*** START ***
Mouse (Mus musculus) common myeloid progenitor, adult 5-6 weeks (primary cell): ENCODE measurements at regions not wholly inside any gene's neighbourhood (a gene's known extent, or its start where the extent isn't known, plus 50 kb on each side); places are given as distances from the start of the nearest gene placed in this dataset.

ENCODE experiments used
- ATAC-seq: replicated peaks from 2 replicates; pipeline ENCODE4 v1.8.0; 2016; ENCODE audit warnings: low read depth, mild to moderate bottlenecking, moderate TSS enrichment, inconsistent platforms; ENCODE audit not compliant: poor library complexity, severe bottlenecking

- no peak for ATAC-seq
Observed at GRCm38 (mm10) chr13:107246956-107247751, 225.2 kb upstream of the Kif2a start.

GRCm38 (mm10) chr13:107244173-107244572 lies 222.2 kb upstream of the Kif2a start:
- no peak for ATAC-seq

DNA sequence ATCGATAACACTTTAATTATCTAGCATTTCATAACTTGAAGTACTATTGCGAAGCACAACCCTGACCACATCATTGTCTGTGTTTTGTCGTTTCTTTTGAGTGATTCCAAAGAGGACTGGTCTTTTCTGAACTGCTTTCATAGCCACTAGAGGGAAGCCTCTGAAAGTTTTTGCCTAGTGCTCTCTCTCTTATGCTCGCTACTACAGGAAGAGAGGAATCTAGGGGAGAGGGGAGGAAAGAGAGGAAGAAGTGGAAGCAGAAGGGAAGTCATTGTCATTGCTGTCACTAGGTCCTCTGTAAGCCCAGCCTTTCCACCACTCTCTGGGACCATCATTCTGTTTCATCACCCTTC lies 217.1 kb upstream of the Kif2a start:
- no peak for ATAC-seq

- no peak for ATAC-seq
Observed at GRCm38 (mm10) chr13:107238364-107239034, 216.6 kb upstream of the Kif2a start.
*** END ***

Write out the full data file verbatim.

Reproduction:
Mouse (Mus musculus) common myeloid progenitor, adult 5-6 weeks (primary cell): ENCODE measurements at regions not wholly inside any gene's neighbourhood (a gene's known extent, or its start where the extent isn't known, plus 50 kb on each side); places are given as distances from the start of the nearest gene placed in this dataset.

ENCODE experiments used
- ATAC-seq: replicated peaks from 2 replicates; pipeline ENCODE4 v1.8.0; 2016; ENCODE audit warnings: low read depth, mild to moderate bottlenecking, moderate TSS enrichment, inconsistent platforms; ENCODE audit not compliant: poor library complexity, severe bottlenecking

- no peak for ATAC-seq
Observed at GRCm38 (mm10) chr13:107246956-107247751, 225.2 kb upstream of the Kif2a start.

GRCm38 (mm10) chr13:107244173-107244572 lies 222.2 kb upstream of the Kif2a start:
- no peak for ATAC-seq

DNA sequence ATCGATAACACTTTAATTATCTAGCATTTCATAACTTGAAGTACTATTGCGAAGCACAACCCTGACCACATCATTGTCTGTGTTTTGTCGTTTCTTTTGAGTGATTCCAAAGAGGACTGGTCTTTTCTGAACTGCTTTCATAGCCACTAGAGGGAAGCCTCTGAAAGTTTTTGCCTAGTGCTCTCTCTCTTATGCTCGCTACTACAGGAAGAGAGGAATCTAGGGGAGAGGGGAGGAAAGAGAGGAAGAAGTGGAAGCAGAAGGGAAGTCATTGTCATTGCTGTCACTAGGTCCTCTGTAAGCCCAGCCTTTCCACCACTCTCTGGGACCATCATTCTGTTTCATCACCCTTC lies 217.1 kb upstream of the Kif2a start:
- no peak for ATAC-seq

- no peak for ATAC-seq
Observed at GRCm38 (mm10) chr13:107238364-107239034, 216.6 kb upstream of the Kif2a start.